The Fire Element. Five Element Acupuncture for fire elements.

The Function of the Pericardium

The Heart Protector

In Chinese Medicine the functions of the Pericardium are said to be the same as for the Heart. Therefore, the Heart and Pericardium are both responsible for:

Governing the Blood and Dominates the Blood Vessels Housing the Mind and Shen

  1. Governing the Blood and Dominates the Blood Vessels
  2. Manifesting in the complexion
  3. Opening into the tongue
  4. Controlling sweat

Detailed discussion of these functions can be found in Functions of the Heart.

Although the function of the Pericardium is closely connected to the Heart, it does have one very distinct and independent role in Chinese Medicine. This is hinted at in its other name – the Heart Protector…

As the Supreme Controller and residence of our highest self, the Heart is considered in Chinese Medicine to be too pure and precious to deal with the everyday stuff of life, especially when this becomes challenging or polluted. Therefore, the Pericardium steps in as the secretary or PA to the Heart – filtering the emotions of the other organs, such as anger, fear, grief and worry, to ensure that the Heart doesn’t become too self obsessed, overloaded, or distraught.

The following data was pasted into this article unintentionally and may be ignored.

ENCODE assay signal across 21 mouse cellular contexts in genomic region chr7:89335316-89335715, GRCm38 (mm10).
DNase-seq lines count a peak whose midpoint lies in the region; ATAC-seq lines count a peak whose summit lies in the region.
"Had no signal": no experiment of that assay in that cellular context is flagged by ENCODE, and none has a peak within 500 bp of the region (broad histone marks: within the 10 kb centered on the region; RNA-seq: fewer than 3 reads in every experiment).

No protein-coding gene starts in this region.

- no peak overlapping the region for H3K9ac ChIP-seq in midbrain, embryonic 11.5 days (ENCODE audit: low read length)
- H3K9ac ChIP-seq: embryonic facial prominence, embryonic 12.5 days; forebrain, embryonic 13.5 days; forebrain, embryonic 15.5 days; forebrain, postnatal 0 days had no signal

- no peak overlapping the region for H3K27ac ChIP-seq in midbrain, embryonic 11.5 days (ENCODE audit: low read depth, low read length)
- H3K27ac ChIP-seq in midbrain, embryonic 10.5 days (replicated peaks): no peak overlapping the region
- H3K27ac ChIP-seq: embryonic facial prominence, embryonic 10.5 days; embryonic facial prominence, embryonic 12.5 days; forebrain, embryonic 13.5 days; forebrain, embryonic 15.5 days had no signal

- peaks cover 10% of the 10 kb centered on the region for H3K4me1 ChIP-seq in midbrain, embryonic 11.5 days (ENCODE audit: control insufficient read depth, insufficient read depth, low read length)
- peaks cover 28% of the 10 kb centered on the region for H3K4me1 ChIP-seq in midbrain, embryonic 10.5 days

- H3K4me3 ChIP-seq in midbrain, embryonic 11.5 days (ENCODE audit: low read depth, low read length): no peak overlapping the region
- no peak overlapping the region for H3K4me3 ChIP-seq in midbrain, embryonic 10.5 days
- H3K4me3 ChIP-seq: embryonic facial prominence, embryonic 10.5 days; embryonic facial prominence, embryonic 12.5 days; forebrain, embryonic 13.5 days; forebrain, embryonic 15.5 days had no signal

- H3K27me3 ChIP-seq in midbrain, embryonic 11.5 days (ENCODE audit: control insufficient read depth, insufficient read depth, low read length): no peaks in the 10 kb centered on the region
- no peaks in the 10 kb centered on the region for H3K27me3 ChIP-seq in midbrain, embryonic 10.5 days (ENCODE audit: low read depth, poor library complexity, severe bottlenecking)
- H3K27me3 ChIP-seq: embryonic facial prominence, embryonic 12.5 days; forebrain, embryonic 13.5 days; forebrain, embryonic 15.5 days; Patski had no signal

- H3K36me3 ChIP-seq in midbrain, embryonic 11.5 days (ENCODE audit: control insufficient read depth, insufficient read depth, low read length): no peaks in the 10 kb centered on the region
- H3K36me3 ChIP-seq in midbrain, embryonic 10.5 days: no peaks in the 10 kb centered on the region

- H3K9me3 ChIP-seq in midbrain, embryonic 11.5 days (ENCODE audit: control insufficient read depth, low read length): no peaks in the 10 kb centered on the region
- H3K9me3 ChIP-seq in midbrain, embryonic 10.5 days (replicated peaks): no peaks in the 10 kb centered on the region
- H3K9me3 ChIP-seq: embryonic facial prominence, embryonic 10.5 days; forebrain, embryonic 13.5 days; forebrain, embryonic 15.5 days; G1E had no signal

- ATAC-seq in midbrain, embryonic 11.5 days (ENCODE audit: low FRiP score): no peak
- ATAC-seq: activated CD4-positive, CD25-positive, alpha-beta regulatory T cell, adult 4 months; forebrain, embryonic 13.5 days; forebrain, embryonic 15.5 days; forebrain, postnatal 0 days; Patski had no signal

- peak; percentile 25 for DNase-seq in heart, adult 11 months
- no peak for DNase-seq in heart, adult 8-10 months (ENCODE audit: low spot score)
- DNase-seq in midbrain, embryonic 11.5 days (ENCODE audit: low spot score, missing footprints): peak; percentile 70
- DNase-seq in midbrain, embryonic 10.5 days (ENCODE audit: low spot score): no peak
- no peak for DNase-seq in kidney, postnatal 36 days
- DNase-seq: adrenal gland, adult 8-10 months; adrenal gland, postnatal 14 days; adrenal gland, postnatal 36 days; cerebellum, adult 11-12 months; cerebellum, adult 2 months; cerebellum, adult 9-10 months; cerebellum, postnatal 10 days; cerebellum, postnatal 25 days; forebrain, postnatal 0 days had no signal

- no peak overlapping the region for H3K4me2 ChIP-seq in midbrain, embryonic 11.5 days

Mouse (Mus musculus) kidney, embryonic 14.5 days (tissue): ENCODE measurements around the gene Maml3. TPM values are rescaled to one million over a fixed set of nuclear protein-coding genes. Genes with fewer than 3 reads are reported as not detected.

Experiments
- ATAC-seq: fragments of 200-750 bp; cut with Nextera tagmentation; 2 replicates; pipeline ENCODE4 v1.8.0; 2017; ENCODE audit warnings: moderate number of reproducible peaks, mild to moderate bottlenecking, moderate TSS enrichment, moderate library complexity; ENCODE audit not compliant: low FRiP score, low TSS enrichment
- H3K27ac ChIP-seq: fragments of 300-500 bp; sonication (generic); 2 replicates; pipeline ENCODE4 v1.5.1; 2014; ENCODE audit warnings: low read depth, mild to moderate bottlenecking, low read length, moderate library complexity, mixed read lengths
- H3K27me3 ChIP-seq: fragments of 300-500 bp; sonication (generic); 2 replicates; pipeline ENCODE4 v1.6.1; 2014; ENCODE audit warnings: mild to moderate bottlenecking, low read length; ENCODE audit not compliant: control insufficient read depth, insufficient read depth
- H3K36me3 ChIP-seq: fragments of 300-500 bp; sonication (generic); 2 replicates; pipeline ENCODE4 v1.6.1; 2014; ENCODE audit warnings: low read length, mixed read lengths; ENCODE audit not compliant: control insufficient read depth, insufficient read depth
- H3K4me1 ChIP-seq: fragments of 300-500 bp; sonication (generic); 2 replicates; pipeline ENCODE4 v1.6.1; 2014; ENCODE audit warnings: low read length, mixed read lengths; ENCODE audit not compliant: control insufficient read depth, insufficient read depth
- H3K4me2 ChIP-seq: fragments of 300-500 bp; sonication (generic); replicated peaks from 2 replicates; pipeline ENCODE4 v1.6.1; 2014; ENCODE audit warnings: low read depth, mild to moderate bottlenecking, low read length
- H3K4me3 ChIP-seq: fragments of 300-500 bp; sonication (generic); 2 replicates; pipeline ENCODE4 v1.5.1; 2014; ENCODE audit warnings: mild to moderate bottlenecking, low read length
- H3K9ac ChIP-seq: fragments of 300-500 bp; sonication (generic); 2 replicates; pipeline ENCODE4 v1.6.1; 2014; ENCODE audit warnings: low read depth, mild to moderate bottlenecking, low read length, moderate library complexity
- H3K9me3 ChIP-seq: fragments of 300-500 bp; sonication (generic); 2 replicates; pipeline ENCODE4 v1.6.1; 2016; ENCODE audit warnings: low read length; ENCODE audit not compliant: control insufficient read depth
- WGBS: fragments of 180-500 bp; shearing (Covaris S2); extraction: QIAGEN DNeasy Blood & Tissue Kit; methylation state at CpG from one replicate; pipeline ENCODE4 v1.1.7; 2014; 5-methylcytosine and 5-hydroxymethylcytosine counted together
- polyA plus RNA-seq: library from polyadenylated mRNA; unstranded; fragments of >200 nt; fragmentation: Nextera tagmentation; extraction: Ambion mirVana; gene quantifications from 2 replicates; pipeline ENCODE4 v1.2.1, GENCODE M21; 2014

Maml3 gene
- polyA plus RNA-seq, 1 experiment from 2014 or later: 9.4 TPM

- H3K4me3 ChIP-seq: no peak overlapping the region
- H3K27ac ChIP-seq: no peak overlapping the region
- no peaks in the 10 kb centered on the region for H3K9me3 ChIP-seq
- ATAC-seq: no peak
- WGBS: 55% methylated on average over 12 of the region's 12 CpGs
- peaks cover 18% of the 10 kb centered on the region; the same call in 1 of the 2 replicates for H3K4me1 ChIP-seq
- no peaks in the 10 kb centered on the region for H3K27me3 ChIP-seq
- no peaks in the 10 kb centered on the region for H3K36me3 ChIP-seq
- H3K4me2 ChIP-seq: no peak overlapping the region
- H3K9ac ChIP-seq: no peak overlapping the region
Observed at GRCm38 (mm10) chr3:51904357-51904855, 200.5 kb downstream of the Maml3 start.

When the Pericardium is functioning well, it allows through the amount of positivity and negativity that the Heart can process and learn from, which helps the Heart to experience its own emotion, Joy.

If the Pericardium is not functioning well, two possibilities arise. Either the Heart can become too open and exposed to the realities of life – leading to an acute sense of vulnerability, or it can shut down too much and cut the Heart off from being exposed to anything at all. This results in a state of emotional insensitivity and detachment.

Rachel Geary

Rachel Geary BA(Hons), Lic. Ac. MBAcC is a fully qualified acupuncturist, having graduated from the College of Integrated Chinese Medicine in 2002. She has previously practised in Inverness and Barnstaple. "I first became interested in acupuncture whilst I was at university studying History and Philosophy. I was particularly drawn to eastern philosophy, which I found particularly elegant and beautiful. I then went on to complete a three and a half year course of study in acupuncture and discovered it to exemplify these very same qualities. I feel very privileged to have been able to learn so much about the Chinese understanding of health and to be able to use this knowledge to help others." Rachel Geary is a Registered Acupuncturist, she is registered at The British Acupuncture Council (BAcC), and The Association of Community and Multibed Acupuncture Clinic (ACMAC).